Despite this, there’s significant scepticism around carbon offsets in the built environment. A survey of built environment professionals from IES found that 70% of its respondents believed that the government’s target to bring down carbon emissions to net zero by 2050 relied too heavily on offsetting.
Why carbon offsetting is causing controversy
The consensus on the merits of carbon offsets have shifted in recent years. Here are some of the biggest criticisms of this approach:
1. It’s potentially worthless
An article by The Guardian released in early 2023 revealed that at least 90% of rainforest carbon offset programs by Verra, the world’s leading carbon standard, are ‘worthless’, according to analysis. This resulted from a nine-month investigation into Verra’s rainforest schemes. Some of the highlights from the findings include:
Only a handful of Verra’s rainforest projects actually had any evidence of deforestation reduction.
A carbon offset project in Peru has caused concern for potential human rights abuses.
Shell, easyJet, Gucci and Salesforce are among the many companies to have bought rainforest offsets, dubbed ‘phantom carbon credits’, approved by Verra.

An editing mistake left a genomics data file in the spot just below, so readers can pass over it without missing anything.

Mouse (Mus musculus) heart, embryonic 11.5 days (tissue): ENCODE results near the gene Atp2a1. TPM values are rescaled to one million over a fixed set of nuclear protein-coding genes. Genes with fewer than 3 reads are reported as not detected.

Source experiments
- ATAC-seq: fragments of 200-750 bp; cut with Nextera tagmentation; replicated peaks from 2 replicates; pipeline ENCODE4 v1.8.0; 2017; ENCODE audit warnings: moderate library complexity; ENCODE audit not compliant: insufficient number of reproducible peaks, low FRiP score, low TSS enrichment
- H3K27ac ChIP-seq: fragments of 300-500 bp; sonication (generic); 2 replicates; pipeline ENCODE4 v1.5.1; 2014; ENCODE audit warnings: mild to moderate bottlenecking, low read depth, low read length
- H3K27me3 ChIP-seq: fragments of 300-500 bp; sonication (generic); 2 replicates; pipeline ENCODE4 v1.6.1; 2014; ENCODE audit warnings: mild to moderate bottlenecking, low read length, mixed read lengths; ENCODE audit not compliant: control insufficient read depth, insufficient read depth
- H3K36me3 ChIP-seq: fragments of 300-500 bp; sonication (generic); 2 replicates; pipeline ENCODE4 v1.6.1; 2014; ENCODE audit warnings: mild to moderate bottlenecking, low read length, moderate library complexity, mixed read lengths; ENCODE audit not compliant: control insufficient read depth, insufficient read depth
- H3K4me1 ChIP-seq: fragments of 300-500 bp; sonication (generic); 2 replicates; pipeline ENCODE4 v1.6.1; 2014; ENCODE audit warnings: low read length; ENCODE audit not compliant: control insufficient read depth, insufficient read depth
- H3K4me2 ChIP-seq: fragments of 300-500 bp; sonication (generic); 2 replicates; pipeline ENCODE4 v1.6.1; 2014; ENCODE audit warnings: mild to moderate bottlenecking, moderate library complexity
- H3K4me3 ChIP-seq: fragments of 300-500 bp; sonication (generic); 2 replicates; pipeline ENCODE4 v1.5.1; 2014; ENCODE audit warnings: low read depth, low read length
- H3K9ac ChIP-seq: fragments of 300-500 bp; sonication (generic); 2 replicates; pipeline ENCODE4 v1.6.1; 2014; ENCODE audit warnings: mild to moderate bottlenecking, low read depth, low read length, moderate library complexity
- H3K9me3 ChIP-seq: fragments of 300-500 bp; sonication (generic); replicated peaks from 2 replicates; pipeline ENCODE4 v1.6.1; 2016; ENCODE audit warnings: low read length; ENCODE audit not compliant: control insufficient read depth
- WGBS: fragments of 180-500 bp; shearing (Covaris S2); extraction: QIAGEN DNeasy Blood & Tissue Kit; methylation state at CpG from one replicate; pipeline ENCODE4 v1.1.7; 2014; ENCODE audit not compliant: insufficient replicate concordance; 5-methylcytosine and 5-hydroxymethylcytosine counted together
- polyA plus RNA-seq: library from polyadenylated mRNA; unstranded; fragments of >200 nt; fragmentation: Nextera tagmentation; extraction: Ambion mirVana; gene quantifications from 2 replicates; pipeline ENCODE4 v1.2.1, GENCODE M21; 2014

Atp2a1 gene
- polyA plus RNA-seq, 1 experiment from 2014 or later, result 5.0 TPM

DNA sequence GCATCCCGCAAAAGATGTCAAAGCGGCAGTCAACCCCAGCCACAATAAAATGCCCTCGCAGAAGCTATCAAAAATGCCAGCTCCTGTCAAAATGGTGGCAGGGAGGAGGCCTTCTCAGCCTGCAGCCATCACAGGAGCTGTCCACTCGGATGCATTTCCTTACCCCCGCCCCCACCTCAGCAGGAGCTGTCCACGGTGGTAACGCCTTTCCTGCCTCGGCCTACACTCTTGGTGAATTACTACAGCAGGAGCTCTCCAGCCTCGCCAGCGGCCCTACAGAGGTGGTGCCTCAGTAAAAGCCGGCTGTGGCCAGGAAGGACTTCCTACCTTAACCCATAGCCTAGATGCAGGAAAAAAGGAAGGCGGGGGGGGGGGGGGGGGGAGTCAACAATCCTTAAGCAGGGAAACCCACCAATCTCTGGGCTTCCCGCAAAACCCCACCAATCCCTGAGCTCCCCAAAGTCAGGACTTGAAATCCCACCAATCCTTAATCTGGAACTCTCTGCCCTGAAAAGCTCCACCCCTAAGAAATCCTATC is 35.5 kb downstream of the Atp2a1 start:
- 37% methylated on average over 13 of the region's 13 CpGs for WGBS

2. Businesses are using it to greenwash their operations
The results of investigations like the above have increased scrutiny on carbon offset claims, as organisations are able to use offsetting credentials to make their environmental impact seem more significant than it actually is, or potentially even mislead customers.
Organisations like Greenpeace and Earth are now taking businesses to task for using carbon offsets to detract attention from the environmental damage of their actual business operations. They also point out that carbon offset programs, such as tree planting, can actually have negative consequences for the environment through soil degradation.